Table 6 shows the content of total N, potassium, sodium, calcium, magnesium, and the K/Na ratio of the three organs of the plant, obtained on samples of biomass including the two accessions. The total N content increased significantly in the whole plant, from S0 (10.9 mg·g−1) to S2 (13.6 mg·g−1). The increase of total N uptake with increasing salinity affected the three plant components, resulting significantly only for leaves (from 16.1 to 18.7 mg·g−1) and stems (from 8.0 to 11.1 mg·g−1), while for roots a trend of increase was observed (from 8.7 to 11.1 mg·g−1). Potassium content was in the average of 11.2 mg·g−1 and was not affected significantly. The mean content of sodium was 2.5 mg·g−1, and it was tripled in the whole plant, from S0 (1.3 mg·g−1) to S2 (3.8 mg·g−1); it also showed a clear trend of the mastic tree plant accumulating the sodium in the root (3.3 mg·g−1) rather than in the aerial part (2.0 mg·g−1). However, a considerable increase of sodium with increasing salinity level was always detected in the three components. The low variability of the potassium content, combined with the tendency to increase the sodium content with increasing salinity, resulted in a considerable decrease of the Na/K ratio. The calcium content showed a significant increase from S0 to S2 in all plant components. On the contrary, calcium seems more accumulated in aerial components than in the roots. The magnesium content did not vary among treatments.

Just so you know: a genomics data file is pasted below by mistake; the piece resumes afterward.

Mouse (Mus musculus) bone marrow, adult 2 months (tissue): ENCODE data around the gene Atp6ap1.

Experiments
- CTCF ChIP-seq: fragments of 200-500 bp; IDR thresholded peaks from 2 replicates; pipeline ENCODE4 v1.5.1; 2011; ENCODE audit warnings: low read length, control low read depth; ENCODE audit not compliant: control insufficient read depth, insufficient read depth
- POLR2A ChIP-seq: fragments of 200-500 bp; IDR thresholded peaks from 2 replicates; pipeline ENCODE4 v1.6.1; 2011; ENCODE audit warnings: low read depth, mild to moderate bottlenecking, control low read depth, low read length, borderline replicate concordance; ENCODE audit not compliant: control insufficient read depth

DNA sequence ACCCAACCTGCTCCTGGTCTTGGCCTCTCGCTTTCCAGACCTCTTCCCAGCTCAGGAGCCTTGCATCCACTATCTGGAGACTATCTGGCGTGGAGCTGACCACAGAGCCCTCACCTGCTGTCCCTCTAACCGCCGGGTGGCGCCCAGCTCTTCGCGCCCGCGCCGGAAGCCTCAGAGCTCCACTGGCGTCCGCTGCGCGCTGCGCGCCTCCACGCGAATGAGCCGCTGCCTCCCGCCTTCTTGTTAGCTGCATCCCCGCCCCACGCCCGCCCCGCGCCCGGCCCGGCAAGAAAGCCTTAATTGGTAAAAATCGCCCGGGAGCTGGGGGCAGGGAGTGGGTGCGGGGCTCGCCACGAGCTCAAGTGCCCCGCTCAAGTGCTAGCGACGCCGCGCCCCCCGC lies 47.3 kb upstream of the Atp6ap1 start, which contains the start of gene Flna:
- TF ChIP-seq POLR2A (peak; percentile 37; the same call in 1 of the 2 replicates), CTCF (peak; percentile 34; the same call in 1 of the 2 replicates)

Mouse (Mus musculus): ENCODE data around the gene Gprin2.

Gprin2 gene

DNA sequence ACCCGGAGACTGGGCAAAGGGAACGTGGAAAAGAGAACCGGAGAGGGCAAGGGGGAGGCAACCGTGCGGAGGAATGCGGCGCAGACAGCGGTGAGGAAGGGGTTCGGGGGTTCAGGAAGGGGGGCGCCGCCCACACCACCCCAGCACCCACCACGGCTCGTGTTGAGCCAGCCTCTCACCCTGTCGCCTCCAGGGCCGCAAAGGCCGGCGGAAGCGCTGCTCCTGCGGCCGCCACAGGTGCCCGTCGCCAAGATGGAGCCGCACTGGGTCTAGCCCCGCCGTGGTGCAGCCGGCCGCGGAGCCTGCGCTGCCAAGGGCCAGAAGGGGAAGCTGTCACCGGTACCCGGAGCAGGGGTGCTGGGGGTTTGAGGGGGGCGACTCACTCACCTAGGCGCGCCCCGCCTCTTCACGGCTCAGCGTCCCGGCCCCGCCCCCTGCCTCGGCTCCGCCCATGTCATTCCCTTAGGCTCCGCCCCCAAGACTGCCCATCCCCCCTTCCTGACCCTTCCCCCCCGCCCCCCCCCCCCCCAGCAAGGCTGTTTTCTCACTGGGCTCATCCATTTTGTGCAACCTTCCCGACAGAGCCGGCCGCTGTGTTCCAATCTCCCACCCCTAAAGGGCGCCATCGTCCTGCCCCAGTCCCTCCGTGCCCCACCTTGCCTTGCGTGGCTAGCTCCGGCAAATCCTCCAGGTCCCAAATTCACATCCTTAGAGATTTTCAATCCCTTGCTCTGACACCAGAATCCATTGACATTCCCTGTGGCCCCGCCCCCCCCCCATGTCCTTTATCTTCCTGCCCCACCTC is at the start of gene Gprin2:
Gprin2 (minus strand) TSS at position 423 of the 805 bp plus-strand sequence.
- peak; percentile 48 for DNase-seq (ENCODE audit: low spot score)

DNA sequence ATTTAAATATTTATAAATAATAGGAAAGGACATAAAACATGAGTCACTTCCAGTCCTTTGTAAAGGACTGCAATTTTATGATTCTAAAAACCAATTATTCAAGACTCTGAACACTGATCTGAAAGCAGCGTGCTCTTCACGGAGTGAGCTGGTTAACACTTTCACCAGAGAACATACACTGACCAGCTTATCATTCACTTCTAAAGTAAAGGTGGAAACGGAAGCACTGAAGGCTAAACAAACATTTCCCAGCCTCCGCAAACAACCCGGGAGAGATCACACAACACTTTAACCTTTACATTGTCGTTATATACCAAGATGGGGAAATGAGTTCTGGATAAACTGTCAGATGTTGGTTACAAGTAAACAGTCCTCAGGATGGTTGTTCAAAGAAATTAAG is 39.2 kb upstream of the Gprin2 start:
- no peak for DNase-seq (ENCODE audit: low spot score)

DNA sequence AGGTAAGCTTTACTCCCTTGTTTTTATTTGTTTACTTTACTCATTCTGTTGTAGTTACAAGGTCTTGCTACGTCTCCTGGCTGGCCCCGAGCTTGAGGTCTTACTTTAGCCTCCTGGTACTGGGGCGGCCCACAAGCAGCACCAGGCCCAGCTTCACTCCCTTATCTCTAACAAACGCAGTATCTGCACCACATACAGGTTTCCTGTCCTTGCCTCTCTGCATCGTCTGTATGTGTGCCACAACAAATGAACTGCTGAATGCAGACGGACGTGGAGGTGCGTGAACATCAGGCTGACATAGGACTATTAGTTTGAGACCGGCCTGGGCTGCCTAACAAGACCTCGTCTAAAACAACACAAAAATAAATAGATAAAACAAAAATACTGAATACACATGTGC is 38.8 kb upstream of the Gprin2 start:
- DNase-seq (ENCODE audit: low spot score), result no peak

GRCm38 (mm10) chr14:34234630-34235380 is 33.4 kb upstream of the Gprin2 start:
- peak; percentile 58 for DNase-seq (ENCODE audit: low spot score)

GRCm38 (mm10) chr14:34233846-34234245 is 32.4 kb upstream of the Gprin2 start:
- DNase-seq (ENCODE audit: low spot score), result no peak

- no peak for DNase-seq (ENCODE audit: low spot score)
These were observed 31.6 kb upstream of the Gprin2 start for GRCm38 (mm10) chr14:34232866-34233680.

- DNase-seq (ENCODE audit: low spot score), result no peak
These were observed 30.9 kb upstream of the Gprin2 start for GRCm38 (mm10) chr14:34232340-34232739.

4. Discussion

The findings of this research give useful information about the abilities of adaptation, survival, and growth of different accessions of mastic trees grown in nursery conditions under salt stress. The salinity level led to depressive effects on all examined parameters, such as the percentage of survival, the production parameters, the morphological parameters, and the physiological parameters. A different response to changes in salinity with respect to the above parameters was also recorded in the two accessions. These results confirm that salinity is one of the major environmental factors limiting the growth and productivity of plants, as already confirmed by available literature [22,23,24,25,26,27].